Intel, TSMC, Samsung, ARM and more come together to define a new chiplet standard

AMD, Arm, ASE, Google Cloud, Intel Corporation, Meta, Microsoft, Qualcomm Incorporated, Samsung and TSMC announced the formation of an industry consortium that will establish standardized interconnection between different chiplets and foster an open chiplet ecosystem.

Universal Chiplet Interconnect Express (eICU) is a standard open interconnect of the industry that provides connectivity boxed high bandwidth, low latency, power efficient and profitable among chiplets.

This is planned to meet the projected growing demands for computing, memory, storage, and connectivity across continuous computing spanning cloud, edge, enterprise, 5G, automotive, high-performance computing, and wearables. UCIe is intended to provide the ability to package dies from a variety of sources, including different manufacturing labs, different designs, and different packaging technologies.

The consortium expect this standard, called Universal Chiplet Interconnect Express (UCIe), allow end users to “mix and match” components chiplet from multiple vendors to build a custom system-on-chip (SoC).

In general terms, there are two ways to build a system on chip modern (SoC). The monolithic integrated chips, the more traditional method, they combine all the elements of a semiconductor into a single piece of printed silicon. Conversely, chiplets take a different approach. Instead of creating one big chip with all the components, chiplets break things into components smaller ones that are then combined into a larger processor.

Therefore, the principle of chiplets is to combine and interconnect different modules, chiplets, which have their own matrix, within a single package. It's a "Lego" mode montage in a way.

The chiplet system has some advantages, since for example they can generate less waste (For example, if one core fails, it's easier to throw away one of the two 16-core chiplets than it is to waste an entire XNUMX-core monolithic chip.) The chiplet design also has advantages, as it allows companies to shrink critical components (such as CPU cores) to new, smaller processing nodes without having to shrink the entire SoC to make a match. Finally, chip combining allows companies to make larger chips than they could with a single monolithic design.

Ultimately, with a view to reducing costs and improving performance, a market for off-the-shelf modules (chiplets) is entirely possible. Just for such a practice to be viable, the interconnection between chiplets must be standardized, such as the different protocols used by a motherboard for example. That is what the UCIe wants to do.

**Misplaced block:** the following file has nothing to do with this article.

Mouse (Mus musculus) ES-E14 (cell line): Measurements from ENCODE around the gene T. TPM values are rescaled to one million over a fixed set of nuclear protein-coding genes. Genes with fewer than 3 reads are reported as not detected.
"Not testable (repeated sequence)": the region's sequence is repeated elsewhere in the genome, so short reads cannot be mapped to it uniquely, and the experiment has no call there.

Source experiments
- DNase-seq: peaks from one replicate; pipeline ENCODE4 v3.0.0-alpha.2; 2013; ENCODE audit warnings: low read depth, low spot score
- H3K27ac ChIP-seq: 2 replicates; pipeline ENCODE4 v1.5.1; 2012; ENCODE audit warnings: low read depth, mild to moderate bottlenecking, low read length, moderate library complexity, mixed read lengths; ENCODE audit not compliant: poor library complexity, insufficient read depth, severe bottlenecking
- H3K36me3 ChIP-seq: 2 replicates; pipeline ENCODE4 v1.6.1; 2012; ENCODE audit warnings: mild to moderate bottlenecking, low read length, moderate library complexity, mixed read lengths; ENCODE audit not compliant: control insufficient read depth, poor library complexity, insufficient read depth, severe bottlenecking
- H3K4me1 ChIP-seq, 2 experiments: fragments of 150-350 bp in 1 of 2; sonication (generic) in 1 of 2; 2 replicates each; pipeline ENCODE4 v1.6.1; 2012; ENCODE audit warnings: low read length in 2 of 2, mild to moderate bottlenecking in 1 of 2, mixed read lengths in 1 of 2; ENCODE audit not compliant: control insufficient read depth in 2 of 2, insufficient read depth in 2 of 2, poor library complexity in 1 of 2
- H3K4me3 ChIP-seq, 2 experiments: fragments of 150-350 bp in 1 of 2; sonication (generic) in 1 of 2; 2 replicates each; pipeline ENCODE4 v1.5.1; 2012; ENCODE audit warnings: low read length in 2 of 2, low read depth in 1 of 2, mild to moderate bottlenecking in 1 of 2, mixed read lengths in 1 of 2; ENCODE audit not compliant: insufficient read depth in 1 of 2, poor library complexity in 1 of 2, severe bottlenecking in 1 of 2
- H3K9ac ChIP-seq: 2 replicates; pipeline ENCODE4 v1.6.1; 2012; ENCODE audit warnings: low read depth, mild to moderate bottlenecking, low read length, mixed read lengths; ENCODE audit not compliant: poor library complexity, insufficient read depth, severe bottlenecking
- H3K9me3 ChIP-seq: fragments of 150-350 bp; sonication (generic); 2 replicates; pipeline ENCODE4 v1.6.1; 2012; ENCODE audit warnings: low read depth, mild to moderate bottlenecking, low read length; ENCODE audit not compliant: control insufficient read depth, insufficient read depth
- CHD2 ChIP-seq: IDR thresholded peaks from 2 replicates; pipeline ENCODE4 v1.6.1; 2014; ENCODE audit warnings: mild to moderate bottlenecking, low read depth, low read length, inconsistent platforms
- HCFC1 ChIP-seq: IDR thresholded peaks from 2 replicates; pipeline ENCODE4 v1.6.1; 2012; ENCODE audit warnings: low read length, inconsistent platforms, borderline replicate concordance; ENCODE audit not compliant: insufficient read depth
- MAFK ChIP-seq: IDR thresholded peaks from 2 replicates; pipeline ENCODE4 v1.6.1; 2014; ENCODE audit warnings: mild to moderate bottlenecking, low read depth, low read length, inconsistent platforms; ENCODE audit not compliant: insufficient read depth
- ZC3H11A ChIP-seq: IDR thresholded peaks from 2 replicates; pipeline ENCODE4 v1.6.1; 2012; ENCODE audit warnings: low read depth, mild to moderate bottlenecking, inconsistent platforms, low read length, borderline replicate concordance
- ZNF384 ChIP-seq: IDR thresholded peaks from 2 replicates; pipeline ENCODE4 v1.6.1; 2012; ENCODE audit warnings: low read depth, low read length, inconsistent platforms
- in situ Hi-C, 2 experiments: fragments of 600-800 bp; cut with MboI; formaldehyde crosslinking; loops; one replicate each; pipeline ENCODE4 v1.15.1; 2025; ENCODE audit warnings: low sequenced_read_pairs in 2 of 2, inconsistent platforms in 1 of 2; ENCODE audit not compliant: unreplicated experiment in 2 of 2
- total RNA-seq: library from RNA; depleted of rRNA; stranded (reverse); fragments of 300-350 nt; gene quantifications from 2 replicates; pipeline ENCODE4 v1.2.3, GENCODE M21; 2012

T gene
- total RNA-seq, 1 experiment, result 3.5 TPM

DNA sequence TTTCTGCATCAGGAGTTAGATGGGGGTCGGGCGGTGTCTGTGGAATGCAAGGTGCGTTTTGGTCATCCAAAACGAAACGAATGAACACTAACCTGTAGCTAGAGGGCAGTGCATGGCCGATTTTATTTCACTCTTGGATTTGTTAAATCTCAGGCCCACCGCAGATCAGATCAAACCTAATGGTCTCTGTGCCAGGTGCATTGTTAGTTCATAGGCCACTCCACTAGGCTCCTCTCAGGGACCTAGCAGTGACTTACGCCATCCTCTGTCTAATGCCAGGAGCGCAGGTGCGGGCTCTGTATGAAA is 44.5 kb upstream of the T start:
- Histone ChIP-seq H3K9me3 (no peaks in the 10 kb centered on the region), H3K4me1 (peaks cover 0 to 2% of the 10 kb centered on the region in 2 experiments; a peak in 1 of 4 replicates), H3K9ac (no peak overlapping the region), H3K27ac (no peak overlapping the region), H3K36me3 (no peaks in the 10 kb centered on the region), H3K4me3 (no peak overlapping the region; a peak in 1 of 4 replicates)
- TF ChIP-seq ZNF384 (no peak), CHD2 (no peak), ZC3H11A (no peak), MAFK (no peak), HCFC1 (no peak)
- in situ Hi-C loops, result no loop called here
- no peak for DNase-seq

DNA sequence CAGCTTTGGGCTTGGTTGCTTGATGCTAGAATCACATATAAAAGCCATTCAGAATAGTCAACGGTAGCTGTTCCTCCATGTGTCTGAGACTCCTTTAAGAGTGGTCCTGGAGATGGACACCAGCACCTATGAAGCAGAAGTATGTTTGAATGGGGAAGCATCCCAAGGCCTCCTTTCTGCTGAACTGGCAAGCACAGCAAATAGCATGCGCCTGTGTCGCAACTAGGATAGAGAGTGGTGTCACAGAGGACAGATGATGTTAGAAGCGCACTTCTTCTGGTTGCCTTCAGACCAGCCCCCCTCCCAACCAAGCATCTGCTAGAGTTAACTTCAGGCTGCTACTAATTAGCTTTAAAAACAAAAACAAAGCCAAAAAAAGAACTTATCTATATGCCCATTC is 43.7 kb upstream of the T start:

Intel, AMD and others are already designing or selling chiplet-based processors One way or another: Most of AMD's Ryzen processors use chiplets, and Intel's upcoming Sapphire Rapids Xeon processors will too.

“AMD is proud to continue its long tradition of supporting industry standards that enable innovative solutions to meet the changing needs of our customers. We have been a leader in chiplet technology and welcome a multivendor chiplet ecosystem to enable customizable third-party integration,” said Mark Papermaster, executive vice president and chief technical officer, AMD. “The UCIe standard will be a key factor in stimulating system innovation by relying on heterogeneous calculation engines and accelerators that will allow obtaining the best optimized solutions in terms of performance, cost and energy efficiency. »

The UCIe project is still in its early stages. Currently, the standardization process is focused on establishing rules for interconnecting chips in larger packages. But there are plans to create a UCIe industry organization that will eventually help define next-generation UCIe technology, including "chiplet forms, management, enhanced security, and other essential protocols" in the future.

This means that one day there could be an entire ecosystem of chiplets that would allow companies to create a custom SoC by researching different components based on their needs, much like building a gaming PC.

Finally, if you are interested in being able to know a little more about it, you can consult the details In the following link.

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